According to Greek mythology, Achilles could only be hurt in his heel. Because of Achilles' ability to run fast and surpass all people, the tendon connecting the heel to the calf muscles was called the Achilles tendon.
The Achilles tendon is the largest tendon in the human body and can withstand a force of 1 ton or more. However, the Achilles tendon also ruptures very frequently, and professional athletes and weekend runners often suffer from overuse of the tendon; They suffer from Achilles tendinitis as a result of inflammation and damage to the tendon.
Any of the following events may trigger an Achilles tendinitis attack:
- A sudden increase in your running speed or distance traveled,
- Adding hill running or climbing stairs to your routine,
- Activating too quickly after rest,
- As in the final of a sprint race, putting an extra effort on the foot, causing the calf muscle to weaken. Trauma that causes sudden or harsh contraction,
- Due to the lack of natural flexibility in the calf muscle, conditions that occur as a result of overuse of the muscle.
Achilles tendinitis is most commonly caused by Common symptoms:
- Moderate, gradually worsening pain after exercise and running,
- Noticeable loss of sensation in your leg,
- A few hours after running, Episodes of pain, sometimes severe, diffuse or localized along the tendon,
- Morning tenderness at the point an inch and a half above where the Achilles tendon attaches to the heel bone,
- A general decrease in stiffness as the tendon warms up with use of the muscle. ,
- Some swelling.
Since similar symptoms are present in cases such as partial tendon rupture and heel bursitis, you should see an orthopedic surgeon for a correct diagnosis.
Treatment Although it depends on the degree of tendon damage, it often includes the following:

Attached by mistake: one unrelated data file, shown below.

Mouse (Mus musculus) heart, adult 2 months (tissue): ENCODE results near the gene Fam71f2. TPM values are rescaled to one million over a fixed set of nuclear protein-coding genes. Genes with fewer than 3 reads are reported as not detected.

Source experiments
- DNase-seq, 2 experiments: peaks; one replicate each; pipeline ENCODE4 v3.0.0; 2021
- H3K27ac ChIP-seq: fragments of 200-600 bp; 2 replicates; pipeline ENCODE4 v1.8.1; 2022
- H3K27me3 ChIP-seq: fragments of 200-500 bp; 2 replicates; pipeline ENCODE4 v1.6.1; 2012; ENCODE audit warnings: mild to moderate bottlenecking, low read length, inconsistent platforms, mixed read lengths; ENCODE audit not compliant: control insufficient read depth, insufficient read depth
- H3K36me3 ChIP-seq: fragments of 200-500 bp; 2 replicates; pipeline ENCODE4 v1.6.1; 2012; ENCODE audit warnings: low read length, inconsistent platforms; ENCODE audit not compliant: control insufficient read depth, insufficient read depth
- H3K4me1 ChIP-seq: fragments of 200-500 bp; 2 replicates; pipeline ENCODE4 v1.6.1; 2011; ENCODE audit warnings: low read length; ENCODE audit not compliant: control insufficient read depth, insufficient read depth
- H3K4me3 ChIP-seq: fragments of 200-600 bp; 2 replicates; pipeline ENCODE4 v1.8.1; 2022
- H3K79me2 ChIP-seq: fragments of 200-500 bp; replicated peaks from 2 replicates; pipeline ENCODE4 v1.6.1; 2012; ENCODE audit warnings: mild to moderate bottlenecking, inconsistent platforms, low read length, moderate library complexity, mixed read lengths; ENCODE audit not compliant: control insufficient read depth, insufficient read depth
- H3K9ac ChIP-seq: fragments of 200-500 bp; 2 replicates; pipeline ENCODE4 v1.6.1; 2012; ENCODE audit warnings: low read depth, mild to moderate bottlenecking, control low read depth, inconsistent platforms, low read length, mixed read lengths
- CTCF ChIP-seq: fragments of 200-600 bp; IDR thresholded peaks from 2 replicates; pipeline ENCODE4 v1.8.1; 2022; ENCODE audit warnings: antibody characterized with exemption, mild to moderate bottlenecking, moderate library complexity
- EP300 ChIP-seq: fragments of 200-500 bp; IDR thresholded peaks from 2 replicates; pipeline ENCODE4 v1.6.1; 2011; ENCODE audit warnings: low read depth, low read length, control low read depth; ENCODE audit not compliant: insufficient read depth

- Complete rest, meaning completely stopping exercise and running for a week, or switching exercises to simple exercises that do not strain the Achilles tendon, such as swimming,
- Steroid-free anti-inflammatory treatment,
- Orthoses such as heel supports or insoles that help support the muscle and relieve tension on the tendon,
- A specially designed bandage that restricts tendon movement,
- Stretching, massage, ultrasound and appropriate exercises to lengthen the weak muscle group in the front of the foot and the ascending foot flexors (flexor muscles).
Surgery is often the last choice. If there is friction between the tendon and the sheath covering it; The layer thickens and forms fibrous tissue. Removing fibrous tissue and repairing any tears may be the best treatment option. In Achilles Tendinitis, recovery is slow; A temporary cast may be applied and a rehabilitation program may be required to avoid muscle weakening.
- You may not be able to prevent Achilles tendinitis. However, there are six precautions that reduce your risk of having an attack:
- Choose your running shoes carefully. Shoes should provide adequate support without hitting your heel. Wearing a recommended orthotic, which aligns your heel bone with a slight change in position, may also help. Maybe the best precaution; Knowing your limits and following a precise program when exercising.
- Before running, walk and stretch to allow the tendon to gradually warm up again. Spending a few minutes warming up is better than spending months healing a ruptured Achilles tendon. (child)
- Focus on stretching and strengthening your calf muscles.
- Slowly increase your running distance and speed. Increases should not be more than 10%.
- Avoid strenuous, low-impact competitions such as hill runs and similar
- Rest properly after exercise.